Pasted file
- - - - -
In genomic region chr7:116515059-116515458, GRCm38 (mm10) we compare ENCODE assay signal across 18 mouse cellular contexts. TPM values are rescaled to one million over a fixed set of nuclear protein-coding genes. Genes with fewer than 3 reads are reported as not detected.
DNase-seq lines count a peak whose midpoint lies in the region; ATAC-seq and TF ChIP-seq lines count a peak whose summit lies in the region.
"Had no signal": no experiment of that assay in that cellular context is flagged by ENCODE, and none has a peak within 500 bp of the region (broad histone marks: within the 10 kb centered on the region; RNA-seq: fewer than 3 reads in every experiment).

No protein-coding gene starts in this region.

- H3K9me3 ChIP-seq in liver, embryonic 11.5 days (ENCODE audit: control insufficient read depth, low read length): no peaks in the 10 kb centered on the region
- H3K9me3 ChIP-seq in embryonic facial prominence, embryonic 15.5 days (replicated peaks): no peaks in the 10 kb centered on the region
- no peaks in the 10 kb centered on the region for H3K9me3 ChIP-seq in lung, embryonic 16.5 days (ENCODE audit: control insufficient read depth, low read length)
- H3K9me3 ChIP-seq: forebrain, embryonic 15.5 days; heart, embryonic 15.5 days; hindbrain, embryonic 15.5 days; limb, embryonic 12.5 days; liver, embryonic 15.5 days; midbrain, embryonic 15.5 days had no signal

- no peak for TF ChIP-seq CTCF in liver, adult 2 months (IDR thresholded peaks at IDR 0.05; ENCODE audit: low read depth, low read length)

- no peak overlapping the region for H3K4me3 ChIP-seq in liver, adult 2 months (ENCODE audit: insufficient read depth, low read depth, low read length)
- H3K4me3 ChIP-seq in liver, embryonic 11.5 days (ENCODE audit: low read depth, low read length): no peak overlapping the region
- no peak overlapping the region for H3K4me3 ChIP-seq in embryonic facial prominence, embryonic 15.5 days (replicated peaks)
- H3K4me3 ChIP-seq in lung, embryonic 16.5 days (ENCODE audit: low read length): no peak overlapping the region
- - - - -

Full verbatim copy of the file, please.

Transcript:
In genomic region chr7:116515059-116515458, GRCm38 (mm10) we compare ENCODE assay signal across 18 mouse cellular contexts. TPM values are rescaled to one million over a fixed set of nuclear protein-coding genes. Genes with fewer than 3 reads are reported as not detected.
DNase-seq lines count a peak whose midpoint lies in the region; ATAC-seq and TF ChIP-seq lines count a peak whose summit lies in the region.
"Had no signal": no experiment of that assay in that cellular context is flagged by ENCODE, and none has a peak within 500 bp of the region (broad histone marks: within the 10 kb centered on the region; RNA-seq: fewer than 3 reads in every experiment).

No protein-coding gene starts in this region.

- H3K9me3 ChIP-seq in liver, embryonic 11.5 days (ENCODE audit: control insufficient read depth, low read length): no peaks in the 10 kb centered on the region
- H3K9me3 ChIP-seq in embryonic facial prominence, embryonic 15.5 days (replicated peaks): no peaks in the 10 kb centered on the region
- no peaks in the 10 kb centered on the region for H3K9me3 ChIP-seq in lung, embryonic 16.5 days (ENCODE audit: control insufficient read depth, low read length)
- H3K9me3 ChIP-seq: forebrain, embryonic 15.5 days; heart, embryonic 15.5 days; hindbrain, embryonic 15.5 days; limb, embryonic 12.5 days; liver, embryonic 15.5 days; midbrain, embryonic 15.5 days had no signal

- no peak for TF ChIP-seq CTCF in liver, adult 2 months (IDR thresholded peaks at IDR 0.05; ENCODE audit: low read depth, low read length)

- no peak overlapping the region for H3K4me3 ChIP-seq in liver, adult 2 months (ENCODE audit: insufficient read depth, low read depth, low read length)
- H3K4me3 ChIP-seq in liver, embryonic 11.5 days (ENCODE audit: low read depth, low read length): no peak overlapping the region
- no peak overlapping the region for H3K4me3 ChIP-seq in embryonic facial prominence, embryonic 15.5 days (replicated peaks)
- H3K4me3 ChIP-seq in lung, embryonic 16.5 days (ENCODE audit: low read length): no peak overlapping the region